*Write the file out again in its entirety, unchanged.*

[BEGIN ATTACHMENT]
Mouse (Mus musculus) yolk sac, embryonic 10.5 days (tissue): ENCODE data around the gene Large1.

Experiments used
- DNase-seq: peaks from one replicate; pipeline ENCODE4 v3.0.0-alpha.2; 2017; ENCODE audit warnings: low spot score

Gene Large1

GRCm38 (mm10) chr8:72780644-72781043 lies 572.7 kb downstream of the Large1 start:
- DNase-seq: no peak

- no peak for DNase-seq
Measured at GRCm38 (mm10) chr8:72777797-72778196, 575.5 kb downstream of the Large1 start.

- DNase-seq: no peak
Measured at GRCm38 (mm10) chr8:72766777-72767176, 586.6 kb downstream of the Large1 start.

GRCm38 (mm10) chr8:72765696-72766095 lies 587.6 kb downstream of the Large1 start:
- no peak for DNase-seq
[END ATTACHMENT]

Mouse (Mus musculus) yolk sac, embryonic 10.5 days (tissue): ENCODE data around the gene Large1.

Experiments used
- DNase-seq: peaks from one replicate; pipeline ENCODE4 v3.0.0-alpha.2; 2017; ENCODE audit warnings: low spot score

Gene Large1

GRCm38 (mm10) chr8:72780644-72781043 lies 572.7 kb downstream of the Large1 start:
- DNase-seq: no peak

- no peak for DNase-seq
Measured at GRCm38 (mm10) chr8:72777797-72778196, 575.5 kb downstream of the Large1 start.

- DNase-seq: no peak
Measured at GRCm38 (mm10) chr8:72766777-72767176, 586.6 kb downstream of the Large1 start.

GRCm38 (mm10) chr8:72765696-72766095 lies 587.6 kb downstream of the Large1 start:
- no peak for DNase-seq